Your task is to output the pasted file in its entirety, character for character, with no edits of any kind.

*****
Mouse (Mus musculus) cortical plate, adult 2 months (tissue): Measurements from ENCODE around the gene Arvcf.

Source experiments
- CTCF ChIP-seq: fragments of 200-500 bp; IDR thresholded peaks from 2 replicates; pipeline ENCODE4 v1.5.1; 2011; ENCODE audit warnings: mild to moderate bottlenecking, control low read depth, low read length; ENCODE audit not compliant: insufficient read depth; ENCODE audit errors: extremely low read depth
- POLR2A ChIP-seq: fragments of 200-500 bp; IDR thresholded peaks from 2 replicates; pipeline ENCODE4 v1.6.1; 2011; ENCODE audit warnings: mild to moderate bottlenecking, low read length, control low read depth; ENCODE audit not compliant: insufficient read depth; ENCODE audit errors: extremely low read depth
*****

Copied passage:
Mouse (Mus musculus) cortical plate, adult 2 months (tissue): Measurements from ENCODE around the gene Arvcf.

Source experiments
- CTCF ChIP-seq: fragments of 200-500 bp; IDR thresholded peaks from 2 replicates; pipeline ENCODE4 v1.5.1; 2011; ENCODE audit warnings: mild to moderate bottlenecking, control low read depth, low read length; ENCODE audit not compliant: insufficient read depth; ENCODE audit errors: extremely low read depth
- POLR2A ChIP-seq: fragments of 200-500 bp; IDR thresholded peaks from 2 replicates; pipeline ENCODE4 v1.6.1; 2011; ENCODE audit warnings: mild to moderate bottlenecking, low read length, control low read depth; ENCODE audit not compliant: insufficient read depth; ENCODE audit errors: extremely low read depth